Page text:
Subsequently this Act was repealed in 2010 by the following:

  • Law No. 2010/013 of 21 December 2010 governing electronic communications, amended and completed by Law No. 2015/006 of 20 April 2015.

  • Law No. 2010/012 of 21 December 2010 on cybersecurity and cybercrime. 2

In addition, Decree No. 2002/092/PR of 8 April 2002 created the National Agency for Information and Communications Technologies (NAICT)3 which was set up to facilitate and accelerate the uptake of ICTs in Cameroon so they can contribute to the development of the country.

In Cameroon, the NAICT is the key actor in the IGF. This stakeholder, representing the government, has the upper hand over civil society, the private sector, as well as the academic and technical communities when it comes to organising the country’s IGF.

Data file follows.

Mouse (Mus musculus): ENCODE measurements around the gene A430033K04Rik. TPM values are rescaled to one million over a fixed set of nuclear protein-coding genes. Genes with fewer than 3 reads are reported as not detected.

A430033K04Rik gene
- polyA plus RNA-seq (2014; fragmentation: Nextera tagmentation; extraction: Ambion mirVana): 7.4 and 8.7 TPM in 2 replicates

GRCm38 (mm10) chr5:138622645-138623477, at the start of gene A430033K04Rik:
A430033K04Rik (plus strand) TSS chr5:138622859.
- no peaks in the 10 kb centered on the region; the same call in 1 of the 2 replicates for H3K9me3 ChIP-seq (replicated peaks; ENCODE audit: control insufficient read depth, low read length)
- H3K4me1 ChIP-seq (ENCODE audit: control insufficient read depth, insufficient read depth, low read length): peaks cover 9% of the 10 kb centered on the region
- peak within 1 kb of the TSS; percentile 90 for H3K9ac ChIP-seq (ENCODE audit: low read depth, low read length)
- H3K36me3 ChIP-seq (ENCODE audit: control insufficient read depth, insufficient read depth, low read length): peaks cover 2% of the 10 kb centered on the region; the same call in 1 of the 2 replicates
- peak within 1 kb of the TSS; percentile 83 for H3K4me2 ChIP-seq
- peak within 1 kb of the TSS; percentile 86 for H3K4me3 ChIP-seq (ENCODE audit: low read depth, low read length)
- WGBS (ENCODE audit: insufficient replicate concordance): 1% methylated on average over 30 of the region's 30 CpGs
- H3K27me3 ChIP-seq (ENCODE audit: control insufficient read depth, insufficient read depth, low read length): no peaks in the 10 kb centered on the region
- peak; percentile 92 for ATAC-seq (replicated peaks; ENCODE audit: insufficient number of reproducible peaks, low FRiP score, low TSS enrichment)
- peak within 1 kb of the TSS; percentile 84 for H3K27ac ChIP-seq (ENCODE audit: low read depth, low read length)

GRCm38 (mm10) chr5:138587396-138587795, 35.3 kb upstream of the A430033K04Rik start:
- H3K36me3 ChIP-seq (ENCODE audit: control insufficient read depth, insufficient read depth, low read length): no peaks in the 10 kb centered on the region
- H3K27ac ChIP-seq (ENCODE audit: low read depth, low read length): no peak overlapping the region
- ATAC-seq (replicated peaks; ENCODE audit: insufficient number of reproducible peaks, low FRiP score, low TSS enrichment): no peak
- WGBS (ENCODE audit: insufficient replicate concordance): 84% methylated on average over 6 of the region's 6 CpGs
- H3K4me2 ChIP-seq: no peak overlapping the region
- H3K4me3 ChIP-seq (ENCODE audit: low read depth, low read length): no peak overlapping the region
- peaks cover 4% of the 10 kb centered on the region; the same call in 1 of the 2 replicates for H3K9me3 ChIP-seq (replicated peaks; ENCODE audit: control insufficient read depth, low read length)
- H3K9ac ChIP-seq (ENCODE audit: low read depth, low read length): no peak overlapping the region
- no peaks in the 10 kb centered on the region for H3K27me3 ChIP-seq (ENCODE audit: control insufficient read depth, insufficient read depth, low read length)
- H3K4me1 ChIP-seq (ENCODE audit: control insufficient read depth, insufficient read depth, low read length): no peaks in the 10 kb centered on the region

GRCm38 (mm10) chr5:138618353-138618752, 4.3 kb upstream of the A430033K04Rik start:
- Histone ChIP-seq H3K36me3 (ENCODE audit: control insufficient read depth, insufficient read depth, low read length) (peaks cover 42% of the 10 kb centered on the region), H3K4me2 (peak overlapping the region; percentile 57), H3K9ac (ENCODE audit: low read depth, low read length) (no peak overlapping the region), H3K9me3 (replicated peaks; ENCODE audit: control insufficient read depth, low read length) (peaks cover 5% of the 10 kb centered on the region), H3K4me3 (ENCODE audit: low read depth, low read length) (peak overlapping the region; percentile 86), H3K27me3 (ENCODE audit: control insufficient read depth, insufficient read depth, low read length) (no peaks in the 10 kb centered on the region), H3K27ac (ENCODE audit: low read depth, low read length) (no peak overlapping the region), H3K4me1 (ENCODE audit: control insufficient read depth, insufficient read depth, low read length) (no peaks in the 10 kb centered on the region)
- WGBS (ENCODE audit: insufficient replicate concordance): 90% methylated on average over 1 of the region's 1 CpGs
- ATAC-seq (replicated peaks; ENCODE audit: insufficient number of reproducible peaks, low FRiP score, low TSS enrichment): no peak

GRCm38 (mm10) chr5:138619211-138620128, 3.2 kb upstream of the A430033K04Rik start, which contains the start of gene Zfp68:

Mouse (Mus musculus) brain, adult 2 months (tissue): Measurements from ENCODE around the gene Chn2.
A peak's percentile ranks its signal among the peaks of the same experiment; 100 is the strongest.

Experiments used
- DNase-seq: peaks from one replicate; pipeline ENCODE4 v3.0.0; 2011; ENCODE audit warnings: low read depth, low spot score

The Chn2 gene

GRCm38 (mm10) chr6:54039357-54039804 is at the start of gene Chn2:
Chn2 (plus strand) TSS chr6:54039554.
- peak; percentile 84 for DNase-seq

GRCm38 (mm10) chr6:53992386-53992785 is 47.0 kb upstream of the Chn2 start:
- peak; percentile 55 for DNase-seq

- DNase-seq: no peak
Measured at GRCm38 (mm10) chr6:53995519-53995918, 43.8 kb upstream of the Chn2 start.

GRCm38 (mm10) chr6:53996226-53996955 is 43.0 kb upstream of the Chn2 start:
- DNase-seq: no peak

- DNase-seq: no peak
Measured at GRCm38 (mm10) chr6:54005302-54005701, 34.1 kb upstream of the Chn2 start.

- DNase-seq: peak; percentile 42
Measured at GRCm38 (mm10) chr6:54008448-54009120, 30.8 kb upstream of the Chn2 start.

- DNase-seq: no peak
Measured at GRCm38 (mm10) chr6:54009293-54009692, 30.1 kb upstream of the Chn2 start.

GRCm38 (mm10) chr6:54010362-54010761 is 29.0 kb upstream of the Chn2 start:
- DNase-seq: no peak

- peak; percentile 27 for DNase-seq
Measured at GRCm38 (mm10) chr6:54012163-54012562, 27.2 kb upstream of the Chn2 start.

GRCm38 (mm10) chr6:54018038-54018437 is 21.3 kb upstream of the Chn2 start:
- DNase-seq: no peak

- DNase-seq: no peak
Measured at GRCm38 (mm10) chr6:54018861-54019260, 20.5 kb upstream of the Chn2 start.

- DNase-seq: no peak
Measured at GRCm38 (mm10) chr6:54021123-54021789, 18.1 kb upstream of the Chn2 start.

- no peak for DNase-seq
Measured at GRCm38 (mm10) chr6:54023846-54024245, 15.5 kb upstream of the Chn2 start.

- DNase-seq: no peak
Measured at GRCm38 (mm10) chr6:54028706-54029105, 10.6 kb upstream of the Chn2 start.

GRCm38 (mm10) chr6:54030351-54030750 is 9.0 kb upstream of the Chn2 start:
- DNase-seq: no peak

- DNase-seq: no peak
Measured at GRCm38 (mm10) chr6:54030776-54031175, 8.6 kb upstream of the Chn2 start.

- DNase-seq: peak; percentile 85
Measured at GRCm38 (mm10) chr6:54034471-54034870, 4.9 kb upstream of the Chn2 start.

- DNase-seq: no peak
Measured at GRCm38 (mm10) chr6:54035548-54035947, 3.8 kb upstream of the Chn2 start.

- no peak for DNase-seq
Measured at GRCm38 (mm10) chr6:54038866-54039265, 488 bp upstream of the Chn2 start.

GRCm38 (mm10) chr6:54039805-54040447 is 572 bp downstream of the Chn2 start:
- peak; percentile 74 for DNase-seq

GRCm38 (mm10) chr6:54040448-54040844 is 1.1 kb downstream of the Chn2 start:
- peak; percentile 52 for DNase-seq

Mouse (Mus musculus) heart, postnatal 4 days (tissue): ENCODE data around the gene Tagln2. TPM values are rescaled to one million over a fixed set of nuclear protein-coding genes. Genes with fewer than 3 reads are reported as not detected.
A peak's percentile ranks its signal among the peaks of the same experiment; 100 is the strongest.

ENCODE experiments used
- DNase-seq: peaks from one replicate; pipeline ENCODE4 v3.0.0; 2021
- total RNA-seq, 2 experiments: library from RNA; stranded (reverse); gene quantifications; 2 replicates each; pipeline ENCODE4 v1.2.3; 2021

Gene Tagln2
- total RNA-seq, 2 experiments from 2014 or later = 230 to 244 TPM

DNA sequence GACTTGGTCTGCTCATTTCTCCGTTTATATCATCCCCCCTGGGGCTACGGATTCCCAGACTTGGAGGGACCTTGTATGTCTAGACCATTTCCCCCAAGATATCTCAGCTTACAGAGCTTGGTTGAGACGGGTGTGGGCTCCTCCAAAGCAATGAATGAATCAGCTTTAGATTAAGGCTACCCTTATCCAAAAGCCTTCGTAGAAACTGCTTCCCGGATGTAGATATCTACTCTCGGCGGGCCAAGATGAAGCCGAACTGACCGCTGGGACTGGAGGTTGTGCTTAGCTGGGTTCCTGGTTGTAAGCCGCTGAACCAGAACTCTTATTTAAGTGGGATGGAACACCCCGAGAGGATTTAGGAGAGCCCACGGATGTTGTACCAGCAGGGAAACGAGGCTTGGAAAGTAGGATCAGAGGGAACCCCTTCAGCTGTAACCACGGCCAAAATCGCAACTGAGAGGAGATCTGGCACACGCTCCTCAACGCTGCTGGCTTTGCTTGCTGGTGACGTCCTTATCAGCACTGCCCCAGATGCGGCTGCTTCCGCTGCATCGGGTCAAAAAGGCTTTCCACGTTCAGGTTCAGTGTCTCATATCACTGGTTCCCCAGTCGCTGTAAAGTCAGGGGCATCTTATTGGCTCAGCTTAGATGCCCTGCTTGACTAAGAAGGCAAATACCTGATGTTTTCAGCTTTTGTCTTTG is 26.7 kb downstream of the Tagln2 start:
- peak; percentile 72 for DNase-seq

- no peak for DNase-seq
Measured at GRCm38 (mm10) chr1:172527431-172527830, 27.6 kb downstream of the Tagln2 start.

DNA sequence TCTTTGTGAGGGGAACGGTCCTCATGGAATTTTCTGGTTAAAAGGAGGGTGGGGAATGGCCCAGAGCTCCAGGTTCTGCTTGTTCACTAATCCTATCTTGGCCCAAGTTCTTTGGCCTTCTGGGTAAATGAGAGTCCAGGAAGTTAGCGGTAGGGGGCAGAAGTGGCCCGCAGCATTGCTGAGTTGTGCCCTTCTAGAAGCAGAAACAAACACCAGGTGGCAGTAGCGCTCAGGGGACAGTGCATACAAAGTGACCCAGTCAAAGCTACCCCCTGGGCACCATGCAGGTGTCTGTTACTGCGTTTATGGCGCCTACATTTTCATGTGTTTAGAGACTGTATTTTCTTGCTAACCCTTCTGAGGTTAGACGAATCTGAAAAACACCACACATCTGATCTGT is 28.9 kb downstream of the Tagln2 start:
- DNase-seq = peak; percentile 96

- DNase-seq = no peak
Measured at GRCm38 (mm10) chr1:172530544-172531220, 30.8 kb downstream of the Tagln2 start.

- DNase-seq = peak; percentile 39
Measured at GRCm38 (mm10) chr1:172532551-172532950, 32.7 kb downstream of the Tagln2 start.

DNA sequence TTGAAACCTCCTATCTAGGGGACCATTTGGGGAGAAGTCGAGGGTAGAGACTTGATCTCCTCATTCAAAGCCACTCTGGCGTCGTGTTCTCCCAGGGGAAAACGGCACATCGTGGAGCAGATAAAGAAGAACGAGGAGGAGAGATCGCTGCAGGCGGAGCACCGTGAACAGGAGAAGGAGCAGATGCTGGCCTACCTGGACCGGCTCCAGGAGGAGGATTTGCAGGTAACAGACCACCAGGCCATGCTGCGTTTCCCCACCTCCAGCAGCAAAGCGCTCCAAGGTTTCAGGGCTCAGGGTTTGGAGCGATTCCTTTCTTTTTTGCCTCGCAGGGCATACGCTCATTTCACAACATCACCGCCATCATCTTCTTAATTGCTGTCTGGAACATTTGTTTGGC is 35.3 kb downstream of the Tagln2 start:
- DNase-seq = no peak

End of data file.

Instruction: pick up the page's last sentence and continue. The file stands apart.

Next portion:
The overwhelming powers of the NAICT

Building on the momentum generated by its successful organisation of the Central African IGF in 2012, Cameroon hosted its maiden IGF in August 2013. The NAICT was in charge of leading and supervising the process, and still is. The role of the NAICT will therefore constitute the focus of this section.

The IGF in Cameroon is largely dominated by the government. The other stakeholders (civil society, private sector, the academic community and the technical community) do not play a meaningful role in the processes. 4